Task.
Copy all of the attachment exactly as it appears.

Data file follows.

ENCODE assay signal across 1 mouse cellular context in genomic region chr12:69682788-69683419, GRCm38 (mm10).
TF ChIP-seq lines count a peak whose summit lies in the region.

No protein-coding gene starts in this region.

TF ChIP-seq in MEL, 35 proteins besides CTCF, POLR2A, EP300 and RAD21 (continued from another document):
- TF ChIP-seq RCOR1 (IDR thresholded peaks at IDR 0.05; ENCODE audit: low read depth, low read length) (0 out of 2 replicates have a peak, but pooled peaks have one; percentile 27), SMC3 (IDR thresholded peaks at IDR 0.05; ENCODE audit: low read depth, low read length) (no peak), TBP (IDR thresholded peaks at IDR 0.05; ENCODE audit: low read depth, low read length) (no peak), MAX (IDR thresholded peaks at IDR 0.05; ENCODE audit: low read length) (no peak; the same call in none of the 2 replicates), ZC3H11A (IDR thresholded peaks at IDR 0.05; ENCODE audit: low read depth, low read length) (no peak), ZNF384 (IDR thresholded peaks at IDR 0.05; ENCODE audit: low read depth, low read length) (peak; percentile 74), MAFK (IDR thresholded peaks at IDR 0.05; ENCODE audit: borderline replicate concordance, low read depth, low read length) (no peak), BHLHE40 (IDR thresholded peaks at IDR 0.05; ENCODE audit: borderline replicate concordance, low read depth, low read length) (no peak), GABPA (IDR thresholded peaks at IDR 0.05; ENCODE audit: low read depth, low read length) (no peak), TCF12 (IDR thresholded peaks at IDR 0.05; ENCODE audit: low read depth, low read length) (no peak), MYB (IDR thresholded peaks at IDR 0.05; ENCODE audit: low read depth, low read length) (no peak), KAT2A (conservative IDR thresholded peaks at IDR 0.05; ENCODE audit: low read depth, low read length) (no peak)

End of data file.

ENCODE assay signal across 1 mouse cellular context in genomic region chr12:69682788-69683419, GRCm38 (mm10).
TF ChIP-seq lines count a peak whose summit lies in the region.

No protein-coding gene starts in this region.

TF ChIP-seq in MEL, 35 proteins besides CTCF, POLR2A, EP300 and RAD21 (continued from another document):
- TF ChIP-seq RCOR1 (IDR thresholded peaks at IDR 0.05; ENCODE audit: low read depth, low read length) (0 out of 2 replicates have a peak, but pooled peaks have one; percentile 27), SMC3 (IDR thresholded peaks at IDR 0.05; ENCODE audit: low read depth, low read length) (no peak), TBP (IDR thresholded peaks at IDR 0.05; ENCODE audit: low read depth, low read length) (no peak), MAX (IDR thresholded peaks at IDR 0.05; ENCODE audit: low read length) (no peak; the same call in none of the 2 replicates), ZC3H11A (IDR thresholded peaks at IDR 0.05; ENCODE audit: low read depth, low read length) (no peak), ZNF384 (IDR thresholded peaks at IDR 0.05; ENCODE audit: low read depth, low read length) (peak; percentile 74), MAFK (IDR thresholded peaks at IDR 0.05; ENCODE audit: borderline replicate concordance, low read depth, low read length) (no peak), BHLHE40 (IDR thresholded peaks at IDR 0.05; ENCODE audit: borderline replicate concordance, low read depth, low read length) (no peak), GABPA (IDR thresholded peaks at IDR 0.05; ENCODE audit: low read depth, low read length) (no peak), TCF12 (IDR thresholded peaks at IDR 0.05; ENCODE audit: low read depth, low read length) (no peak), MYB (IDR thresholded peaks at IDR 0.05; ENCODE audit: low read depth, low read length) (no peak), KAT2A (conservative IDR thresholded peaks at IDR 0.05; ENCODE audit: low read depth, low read length) (no peak)